The ability to reclaim something carries with it an acute awareness that something has been lost that once belonged to the person or group searching for it. If we don’t realize or recognize something is missing we will most certainly never reclaim it. Tragically this is the case for healing in the New Testament Church. Though it was demonstrated and authorized by Jesus, given as a gift of the Holy Spirit, and practiced by the early church, biblical healing has been lost for the most part, buried in the soil of neglect and unbelief.

For the first four hundred years of the church healing was a normal part of the ministry of the body of Christ. It was one of the signs that accompanied the early believers according to both the Scriptures (“…They will lay hands of the sick and they will recover” Mark 16:18c) and the testimony of church history. Contrary to what some systems of theology or certain denominations teach, the miraculous gifts of the Spirit did not cease with the death of the last apostle or with the canonization of the Holy Scriptures. These gifts, including healing, were given to empower the church in her commission to make fully-formed disciples in the likeness of Jesus Christ, while continuing his destruction of the devil’s works.

Somewhere along the way the healing ministry of the church was fumbled and lost. And today, most believers see little or no use for it. In fact, those who do contend and search it out are often ridiculed as uneducated, ignorant, or biblically illiterate. The devil has done a jam-up job in confusing the issue and creating chaos whenever this subject arises.

Many Christians believe that God can heal if he wants to—that he has the power, but that it might or might not be his will in any given situation. Others believe that sickness comes from God and by enduring its suffering he will make you a better Christian. Some believe sickness is the result of the ravages of sin. Still others see the body as a disposable item cursed by sin they soon will throw off in their quest for heaven’s pearly gates. None of these options are fully biblical nor are they evidenced in the teaching or actions of Jesus.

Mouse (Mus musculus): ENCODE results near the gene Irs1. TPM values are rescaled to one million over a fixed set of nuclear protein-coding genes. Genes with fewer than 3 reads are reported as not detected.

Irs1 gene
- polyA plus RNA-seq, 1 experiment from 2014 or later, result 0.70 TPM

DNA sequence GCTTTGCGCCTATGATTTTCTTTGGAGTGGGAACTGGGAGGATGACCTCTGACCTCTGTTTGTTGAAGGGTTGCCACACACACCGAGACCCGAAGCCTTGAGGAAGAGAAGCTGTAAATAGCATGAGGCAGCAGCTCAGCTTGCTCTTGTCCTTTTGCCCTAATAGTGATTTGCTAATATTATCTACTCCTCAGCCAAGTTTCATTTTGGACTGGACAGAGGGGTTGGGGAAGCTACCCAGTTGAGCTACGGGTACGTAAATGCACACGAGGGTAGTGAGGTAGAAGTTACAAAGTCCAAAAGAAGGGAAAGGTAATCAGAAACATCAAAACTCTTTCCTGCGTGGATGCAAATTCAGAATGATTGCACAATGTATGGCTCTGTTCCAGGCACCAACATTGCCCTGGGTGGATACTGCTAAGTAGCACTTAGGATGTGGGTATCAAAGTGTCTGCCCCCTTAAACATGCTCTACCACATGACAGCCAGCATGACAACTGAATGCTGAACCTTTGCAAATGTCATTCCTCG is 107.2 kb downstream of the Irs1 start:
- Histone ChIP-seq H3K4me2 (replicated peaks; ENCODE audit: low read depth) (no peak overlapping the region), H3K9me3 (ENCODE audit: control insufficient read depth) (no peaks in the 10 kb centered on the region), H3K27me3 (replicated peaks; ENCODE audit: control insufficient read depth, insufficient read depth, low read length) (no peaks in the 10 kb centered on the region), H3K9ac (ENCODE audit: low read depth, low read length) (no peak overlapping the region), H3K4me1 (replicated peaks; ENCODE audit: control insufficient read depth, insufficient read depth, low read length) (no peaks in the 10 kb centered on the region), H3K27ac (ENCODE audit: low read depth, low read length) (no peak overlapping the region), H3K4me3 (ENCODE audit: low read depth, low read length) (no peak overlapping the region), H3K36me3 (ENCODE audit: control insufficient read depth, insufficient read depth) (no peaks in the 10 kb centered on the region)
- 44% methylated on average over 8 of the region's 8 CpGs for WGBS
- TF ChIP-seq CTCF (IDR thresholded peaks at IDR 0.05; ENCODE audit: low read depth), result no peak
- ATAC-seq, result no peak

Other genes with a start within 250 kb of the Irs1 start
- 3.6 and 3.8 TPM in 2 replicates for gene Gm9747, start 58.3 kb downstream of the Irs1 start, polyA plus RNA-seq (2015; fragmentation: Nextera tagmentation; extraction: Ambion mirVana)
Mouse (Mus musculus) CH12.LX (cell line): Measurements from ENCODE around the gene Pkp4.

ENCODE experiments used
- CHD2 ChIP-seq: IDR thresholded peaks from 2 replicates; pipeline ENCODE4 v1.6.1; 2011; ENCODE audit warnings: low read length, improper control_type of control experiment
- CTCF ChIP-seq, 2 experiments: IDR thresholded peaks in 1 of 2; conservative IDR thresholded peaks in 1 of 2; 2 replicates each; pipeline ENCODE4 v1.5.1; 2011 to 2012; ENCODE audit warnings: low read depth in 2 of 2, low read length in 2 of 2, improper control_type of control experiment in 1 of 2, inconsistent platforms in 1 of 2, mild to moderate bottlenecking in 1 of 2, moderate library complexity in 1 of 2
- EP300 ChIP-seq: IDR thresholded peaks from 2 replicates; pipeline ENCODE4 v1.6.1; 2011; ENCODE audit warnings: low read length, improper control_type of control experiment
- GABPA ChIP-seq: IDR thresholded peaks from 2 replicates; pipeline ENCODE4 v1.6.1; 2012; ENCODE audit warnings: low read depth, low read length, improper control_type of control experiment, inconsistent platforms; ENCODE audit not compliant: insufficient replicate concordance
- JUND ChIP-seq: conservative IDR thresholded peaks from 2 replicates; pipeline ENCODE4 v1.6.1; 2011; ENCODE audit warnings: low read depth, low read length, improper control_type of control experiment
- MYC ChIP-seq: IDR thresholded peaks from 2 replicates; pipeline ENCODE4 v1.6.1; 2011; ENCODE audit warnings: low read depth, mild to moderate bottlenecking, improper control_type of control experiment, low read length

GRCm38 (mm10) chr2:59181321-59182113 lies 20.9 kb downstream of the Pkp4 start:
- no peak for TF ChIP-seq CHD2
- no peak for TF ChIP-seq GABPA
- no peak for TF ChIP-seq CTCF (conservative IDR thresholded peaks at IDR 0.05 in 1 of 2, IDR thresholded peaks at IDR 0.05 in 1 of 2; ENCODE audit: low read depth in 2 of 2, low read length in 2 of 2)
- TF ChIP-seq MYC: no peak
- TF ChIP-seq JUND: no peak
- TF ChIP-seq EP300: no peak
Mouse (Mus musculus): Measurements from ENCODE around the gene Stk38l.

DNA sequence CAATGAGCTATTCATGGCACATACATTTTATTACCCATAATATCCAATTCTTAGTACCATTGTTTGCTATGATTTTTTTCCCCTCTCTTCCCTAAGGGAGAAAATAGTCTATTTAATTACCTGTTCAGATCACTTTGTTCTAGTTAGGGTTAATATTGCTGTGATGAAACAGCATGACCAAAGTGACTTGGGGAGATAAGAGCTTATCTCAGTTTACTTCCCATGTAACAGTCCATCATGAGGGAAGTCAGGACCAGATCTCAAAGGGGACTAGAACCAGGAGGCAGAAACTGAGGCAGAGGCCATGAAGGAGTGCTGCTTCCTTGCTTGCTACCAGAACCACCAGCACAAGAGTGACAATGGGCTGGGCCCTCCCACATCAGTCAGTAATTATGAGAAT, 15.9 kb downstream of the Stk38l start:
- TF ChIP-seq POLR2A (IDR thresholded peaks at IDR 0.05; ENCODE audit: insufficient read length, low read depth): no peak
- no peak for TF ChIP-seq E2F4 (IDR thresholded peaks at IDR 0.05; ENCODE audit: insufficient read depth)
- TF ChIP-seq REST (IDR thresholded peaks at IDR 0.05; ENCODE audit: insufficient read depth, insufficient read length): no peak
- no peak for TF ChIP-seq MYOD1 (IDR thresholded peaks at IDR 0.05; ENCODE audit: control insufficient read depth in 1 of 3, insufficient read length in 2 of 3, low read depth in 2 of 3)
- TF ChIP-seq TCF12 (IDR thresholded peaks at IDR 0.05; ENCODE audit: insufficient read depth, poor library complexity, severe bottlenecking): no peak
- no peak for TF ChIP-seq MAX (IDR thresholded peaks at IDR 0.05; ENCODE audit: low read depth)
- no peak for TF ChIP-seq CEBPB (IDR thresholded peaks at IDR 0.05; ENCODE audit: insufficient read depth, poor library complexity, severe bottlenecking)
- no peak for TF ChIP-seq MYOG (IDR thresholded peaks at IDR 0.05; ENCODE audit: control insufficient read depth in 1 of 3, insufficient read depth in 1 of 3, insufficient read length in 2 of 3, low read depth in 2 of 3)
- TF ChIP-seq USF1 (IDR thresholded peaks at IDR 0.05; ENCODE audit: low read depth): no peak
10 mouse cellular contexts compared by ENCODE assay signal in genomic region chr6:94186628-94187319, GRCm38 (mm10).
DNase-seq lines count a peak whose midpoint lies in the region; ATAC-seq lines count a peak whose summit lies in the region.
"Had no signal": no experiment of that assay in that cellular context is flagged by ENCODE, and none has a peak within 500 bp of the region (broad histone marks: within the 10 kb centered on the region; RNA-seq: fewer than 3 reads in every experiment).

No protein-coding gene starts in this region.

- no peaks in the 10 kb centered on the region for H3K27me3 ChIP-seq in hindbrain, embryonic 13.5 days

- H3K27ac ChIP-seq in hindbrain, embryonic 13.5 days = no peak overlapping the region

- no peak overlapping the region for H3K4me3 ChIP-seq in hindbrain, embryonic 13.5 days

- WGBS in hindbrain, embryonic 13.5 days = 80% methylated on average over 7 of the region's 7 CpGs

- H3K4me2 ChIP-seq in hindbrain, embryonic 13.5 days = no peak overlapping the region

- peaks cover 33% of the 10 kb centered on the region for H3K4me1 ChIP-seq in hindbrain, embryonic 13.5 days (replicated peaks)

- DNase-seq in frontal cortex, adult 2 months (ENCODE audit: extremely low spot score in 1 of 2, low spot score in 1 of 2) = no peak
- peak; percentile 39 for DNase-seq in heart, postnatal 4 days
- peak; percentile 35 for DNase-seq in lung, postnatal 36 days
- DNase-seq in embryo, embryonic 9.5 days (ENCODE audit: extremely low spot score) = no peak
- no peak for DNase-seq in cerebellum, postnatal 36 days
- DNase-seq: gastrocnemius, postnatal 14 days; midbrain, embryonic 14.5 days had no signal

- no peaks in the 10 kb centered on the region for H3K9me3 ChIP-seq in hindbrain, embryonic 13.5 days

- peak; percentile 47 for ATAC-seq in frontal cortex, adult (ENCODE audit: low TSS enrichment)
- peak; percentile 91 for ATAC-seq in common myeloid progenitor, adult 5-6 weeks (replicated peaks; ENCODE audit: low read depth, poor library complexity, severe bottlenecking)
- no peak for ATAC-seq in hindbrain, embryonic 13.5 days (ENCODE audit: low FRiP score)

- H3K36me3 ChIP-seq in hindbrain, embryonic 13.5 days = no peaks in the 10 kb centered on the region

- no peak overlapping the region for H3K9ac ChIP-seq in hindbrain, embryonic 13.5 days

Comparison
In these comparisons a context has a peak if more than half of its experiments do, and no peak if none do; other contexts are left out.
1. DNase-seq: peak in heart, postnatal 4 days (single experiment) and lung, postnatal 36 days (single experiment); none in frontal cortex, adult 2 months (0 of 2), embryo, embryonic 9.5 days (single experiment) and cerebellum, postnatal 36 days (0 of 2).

Perhaps the time has come to reclaim what Jesus proclaimed and demonstrated during his ministry instead of the powerless and poison garbage the enemy has infected and introduced into the dogma and doctrines of the modern church. Perhaps the time has come to reclaim biblical healing as our heritage and our destiny. Perhaps the time has come to recapture the purity of that first generation of believers and minister from the source of power they tapped into—that power source generated by love, faith and the Holy Spirit that turned the world upside down in less than three hundred years.

God has called his body to be a house of healing where people experience the fullness of Jesus Christ and the fullness of what he purchase through the passion of his crucifixion. The time has come for Jesus to get the full return on what he paid for in his atonement. This means we must reclaim biblical healing as a part of the total salvation Jesus purchased at Calvary.

Over the next several weeks, I will be blogging on reclaiming biblical healing by digging into the Old and New Testaments, the Gospel accounts of Jesus, and the history of the church. Join me as we make this journey and blow the dust off a vital ministry of the church.